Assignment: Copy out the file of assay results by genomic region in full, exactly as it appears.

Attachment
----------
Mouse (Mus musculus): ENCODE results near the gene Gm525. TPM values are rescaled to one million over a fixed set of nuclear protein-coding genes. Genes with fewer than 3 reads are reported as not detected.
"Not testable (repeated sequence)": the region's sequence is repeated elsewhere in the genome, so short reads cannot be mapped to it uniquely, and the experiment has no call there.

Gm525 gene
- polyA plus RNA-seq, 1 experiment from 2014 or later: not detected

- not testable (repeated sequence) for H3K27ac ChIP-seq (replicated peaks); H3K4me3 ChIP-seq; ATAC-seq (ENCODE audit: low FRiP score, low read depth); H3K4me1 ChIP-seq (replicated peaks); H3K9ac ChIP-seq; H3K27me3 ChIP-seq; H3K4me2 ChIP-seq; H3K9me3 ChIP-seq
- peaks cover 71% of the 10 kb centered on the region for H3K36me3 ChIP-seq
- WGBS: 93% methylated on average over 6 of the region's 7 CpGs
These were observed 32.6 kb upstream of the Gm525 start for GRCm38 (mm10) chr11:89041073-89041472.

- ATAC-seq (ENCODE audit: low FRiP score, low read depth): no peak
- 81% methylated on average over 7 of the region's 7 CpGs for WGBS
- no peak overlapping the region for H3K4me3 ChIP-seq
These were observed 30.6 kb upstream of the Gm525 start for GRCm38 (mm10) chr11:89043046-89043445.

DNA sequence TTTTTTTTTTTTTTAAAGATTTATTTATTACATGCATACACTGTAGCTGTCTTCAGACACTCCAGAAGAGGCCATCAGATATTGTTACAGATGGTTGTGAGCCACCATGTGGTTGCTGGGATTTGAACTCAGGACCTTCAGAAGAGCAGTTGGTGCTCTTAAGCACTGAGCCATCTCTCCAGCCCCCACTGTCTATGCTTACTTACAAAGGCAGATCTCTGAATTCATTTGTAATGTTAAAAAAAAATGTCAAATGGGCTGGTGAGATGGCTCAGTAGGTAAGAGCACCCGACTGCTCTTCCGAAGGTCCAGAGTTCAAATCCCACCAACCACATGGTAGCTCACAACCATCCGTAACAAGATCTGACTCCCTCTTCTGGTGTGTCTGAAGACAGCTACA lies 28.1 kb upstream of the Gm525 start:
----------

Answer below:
Mouse (Mus musculus): ENCODE results near the gene Gm525. TPM values are rescaled to one million over a fixed set of nuclear protein-coding genes. Genes with fewer than 3 reads are reported as not detected.
"Not testable (repeated sequence)": the region's sequence is repeated elsewhere in the genome, so short reads cannot be mapped to it uniquely, and the experiment has no call there.

Gm525 gene
- polyA plus RNA-seq, 1 experiment from 2014 or later: not detected

- not testable (repeated sequence) for H3K27ac ChIP-seq (replicated peaks); H3K4me3 ChIP-seq; ATAC-seq (ENCODE audit: low FRiP score, low read depth); H3K4me1 ChIP-seq (replicated peaks); H3K9ac ChIP-seq; H3K27me3 ChIP-seq; H3K4me2 ChIP-seq; H3K9me3 ChIP-seq
- peaks cover 71% of the 10 kb centered on the region for H3K36me3 ChIP-seq
- WGBS: 93% methylated on average over 6 of the region's 7 CpGs
These were observed 32.6 kb upstream of the Gm525 start for GRCm38 (mm10) chr11:89041073-89041472.

- ATAC-seq (ENCODE audit: low FRiP score, low read depth): no peak
- 81% methylated on average over 7 of the region's 7 CpGs for WGBS
- no peak overlapping the region for H3K4me3 ChIP-seq
These were observed 30.6 kb upstream of the Gm525 start for GRCm38 (mm10) chr11:89043046-89043445.

DNA sequence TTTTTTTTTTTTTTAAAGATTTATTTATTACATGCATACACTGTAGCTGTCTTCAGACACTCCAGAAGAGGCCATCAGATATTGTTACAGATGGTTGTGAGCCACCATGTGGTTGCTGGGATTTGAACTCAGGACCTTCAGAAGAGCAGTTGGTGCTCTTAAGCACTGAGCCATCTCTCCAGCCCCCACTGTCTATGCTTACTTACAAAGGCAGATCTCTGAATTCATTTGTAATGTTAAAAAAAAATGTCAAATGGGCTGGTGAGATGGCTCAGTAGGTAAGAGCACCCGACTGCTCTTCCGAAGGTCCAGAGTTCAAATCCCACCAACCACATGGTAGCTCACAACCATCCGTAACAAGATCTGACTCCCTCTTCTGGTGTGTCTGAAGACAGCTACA lies 28.1 kb upstream of the Gm525 start: